If you’re a fan of pasta, potatoes, and pesto, you’ll love this combination. Inspired by a recipe from The Complete Vegetarian Cookbook by the editors of America’s Test Kitchen.
garlic cloves, unpeeled
fresh basil leaves, coarsely chopped
fresh parsley leaves, coarsely chopped
seed/nut butter, such as sunflower seed butter or almond butter
extra-virgin olive oil
green beans or Romano beans, trimmed and cut into 1-inch lengths
red or yellow potatoes, diced
gluten-free pasta, such as brown rice pasta
pitted green olives
olive brine (optional)
freshly ground black pepper
toasted pine nuts
Toast the unpeeled garlic cloves in a dry pan over medium heat, turning occasionally, until slight char spots appear on all sides of the cloves. Transfer to a cutting board. When cool, peel and chop the garlic. Whirl the garlic, fresh herbs, seed or nut butter, and oil in a food processor until smooth. Season with salt to taste and add water, as needed, to thin the mixture. Set aside.
Steam the green beans until tender. Transfer to a colander, rinse briefly with cold water, drain, and transfer beans to a large bowl. In the same pot, steam or boil the potatoes until tender. Drain and add the potatoes to the large bowl with the beans. Cover to keep warm.
Meanwhile, cook the pasta according to package instructions. Drain and add to the large bowl with the vegetables. Stir in the pesto and the olives. Season to taste with salt or olive brine, if using, and pepper. Sprinkle with pine nuts and serve.
Here’s a most satisfying summer breakfast that has the smoothness of polenta, the smoky-toasty flavor of charred vegetables and chipotle powder, and the richness of cooked eggs. If you don’t have fresh corn and peppers, use chopped vegetables of your choice and cook them until charred in spots.
ears of corn
coarsely ground cornmeal
avocado oil, coconut oil, or your favorite high-heat oil
Padron, shishito, banana, or other thin-walled peppers or chiles, coarsely chopped
chipotle chile powder
freshly ground black pepper
Microwave unhusked ears of corn or steam husked ears of corn until barely cooked, 2 to 3 minutes. Transfer to a large cutting board, let cool, and cut kernels off the cobs.
Cook cornmeal into soft polenta in the microwave or on the stovetop according to package instructions. Keep warm.
Meanwhile, warm oil in a large pan over medium-high heat. Add peppers and cook, without stirring, for a minute or two. Add corn, sprinkle with salt, and cook, stirring only occasionally, until char spots appear on the vegetables. Stir in chile powder, cover, turn off heat, and let sit.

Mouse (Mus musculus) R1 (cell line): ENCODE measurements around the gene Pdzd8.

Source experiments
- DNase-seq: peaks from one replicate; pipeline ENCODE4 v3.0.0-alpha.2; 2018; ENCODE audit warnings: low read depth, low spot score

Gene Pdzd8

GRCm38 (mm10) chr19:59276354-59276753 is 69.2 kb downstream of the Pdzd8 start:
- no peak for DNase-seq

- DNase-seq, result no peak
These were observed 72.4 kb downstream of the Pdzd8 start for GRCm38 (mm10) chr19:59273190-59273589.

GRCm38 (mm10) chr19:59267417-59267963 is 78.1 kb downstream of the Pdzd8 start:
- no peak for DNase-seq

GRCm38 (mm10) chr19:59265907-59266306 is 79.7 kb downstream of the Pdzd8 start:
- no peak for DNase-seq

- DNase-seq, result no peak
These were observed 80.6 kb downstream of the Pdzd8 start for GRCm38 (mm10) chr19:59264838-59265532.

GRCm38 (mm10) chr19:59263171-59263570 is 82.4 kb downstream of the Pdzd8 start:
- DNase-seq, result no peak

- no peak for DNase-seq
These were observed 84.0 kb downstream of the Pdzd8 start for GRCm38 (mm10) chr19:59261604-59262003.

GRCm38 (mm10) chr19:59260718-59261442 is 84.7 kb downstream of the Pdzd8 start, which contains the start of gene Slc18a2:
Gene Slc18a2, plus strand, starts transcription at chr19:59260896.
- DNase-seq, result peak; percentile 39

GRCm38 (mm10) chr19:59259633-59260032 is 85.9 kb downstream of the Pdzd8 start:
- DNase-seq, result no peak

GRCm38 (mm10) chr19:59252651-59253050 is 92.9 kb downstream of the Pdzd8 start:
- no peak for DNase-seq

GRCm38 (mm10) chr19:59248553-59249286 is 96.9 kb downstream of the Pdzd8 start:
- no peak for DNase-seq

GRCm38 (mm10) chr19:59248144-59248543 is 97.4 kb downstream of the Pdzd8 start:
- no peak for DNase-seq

Cook eggs your favorite way.
Scoop polenta into individual bowls, top with the charred vegetables, and an egg or two. Season to taste with salt and pepper and serve with hot sauce on the side.
This colorful slaw is everything you’d want in a picnic or summer salad: tangy, crunchy, creamy, sweet, and spicy. To make it vegan and gluten-free, use an egg-free, gluten-free mustard and mayonnaise (Vegenaise is a tasty mayo choice).
ear of fresh corn, unhusked
red cabbage, shredded
green cabbage, shredded
fresh lemon juice
mayonnaise of choice
mustard of choice
caraway seeds, crushed
cumin seeds, crushed
pitted green olives, halved or sliced
toasted pecans, chopped
chile powder (optional)
kosher salt and freshly ground black pepper
Microwave the unhusked ear of corn until steaming or steam or boil the shucked ear of corn, 2 to 3 minutes for either method. Let cool and slice the kernels from the cob into a large bowl.
Add the cabbage to the bowl and drizzle with lemon juice. Stir in the mayonnaise, mustard, caraway and cumin seeds, olives, pecans, and chile powder, if using. Toss well to combine. Season with salt and pepper to taste. Chill or serve at room temperature.
Broccoli stems? Yes, indeed. Broccoli oftentimes has thick, long stems. Here’s a way to use them, especially broccoli stems from the farmers’ market with their just-picked freshness and their amazing sweetness. Even with chunky stems, no peeling is needed for this recipe!
coconut oil or oil of choice
Slice the stems lengthwise into quarters, then in half crosswise.
Heat the oil in a pan over medium-high heat. Add the stems and cook, covered, turning only occasionally, until the stems are soft and have some char spots on them. Season with salt to taste and serve.
This bright green blended soup is downright delicious. With late spring comes the end of sugar snap peas and fresh dill and the beginning of zucchini, peppers, and potatoes. This version (inspired by a recipe in Amy Chaplin’s At Home in the Whole Food Kitchen) combines them into a rich, sweet, and smooth success story. Ladle the soup over brown rice, pasta, or rice noodles or enjoy it on its own.
olive oil, coconut oil, or ghee
red or yellow onion, chopped
yellow potatoes, chopped
Padron or Anaheim peppers, chopped
sugar snap peas
garlic cloves, chopped
fresh dill, chopped
hot-pepper sauce (optional)
chopped green olives (optional)
green onions, sliced thinly, for garnish
Heat the oil in a large soup pot over medium heat. Add the onions and cook until softened. Stir in the potatoes, peppers, zucchini, and a sprinkle of salt and cook until vegetables begin to soften and brown a bit.
Meanwhile, pull the strings off the sugar snap peas and thinly slice the pods. Add the peas to the pot along with filtered water to cover. Bring to a boil, lower the heat, and simmer until the vegetables are completely cooked. Stir in the garlic and dill.
Blend the soup in the pot using an immersion blender or transfer in batches to a standard blender. Reheat the soup, if needed, and season to taste with salt, pepper, and more dill. Ladle into bowls, add hot-pepper sauce and olives, if using, and garnish with the green onions.
Any main course with eggs can be turned into a savory breakfast, like this vegetarian Korean bibimbap (inspired by a recipe fromThe Complete Vegetarian Cookbook written by the editors at America’s Test Kitchen). The quick-pickled vegetables add a lovely tang and crunch, and the eggs make it rich and satisfying. A great way to use leftover rice, brown-rice pasta, or Vietnamese rice noodles.
Pickled raw vegetables
raw vegetables (carrots, cabbage, green onions, red onions, sprouts, cucumber, sweet pepper, chiles, radishes or daikon, or your choice), cut into matchsticks or thinly sliced
vinegar (rice vinegar, white balsamic vinegar, or a combination)
coconut oil, ghee, or olive oil
mushrooms, thickly sliced
cooked brown rice, warmed
vegetables (cauliflower, broccoli, spinach, chard, or your choice), steamed or microwaved and cut into bite-sized pieces
avocado, pitted, peeled, and cut into chunks
toasted sunflower seeds
toasted sliced almonds
toasted sesame oil
tamari, soy sauce alternative, or soy sauce
To pickle the vegetables: Place the vegetables in a single layer, if possible, in a wide bowl or glass container and cover with a mixture of vinegar and a bit of water. Chill for at least 20 minutes to marinate.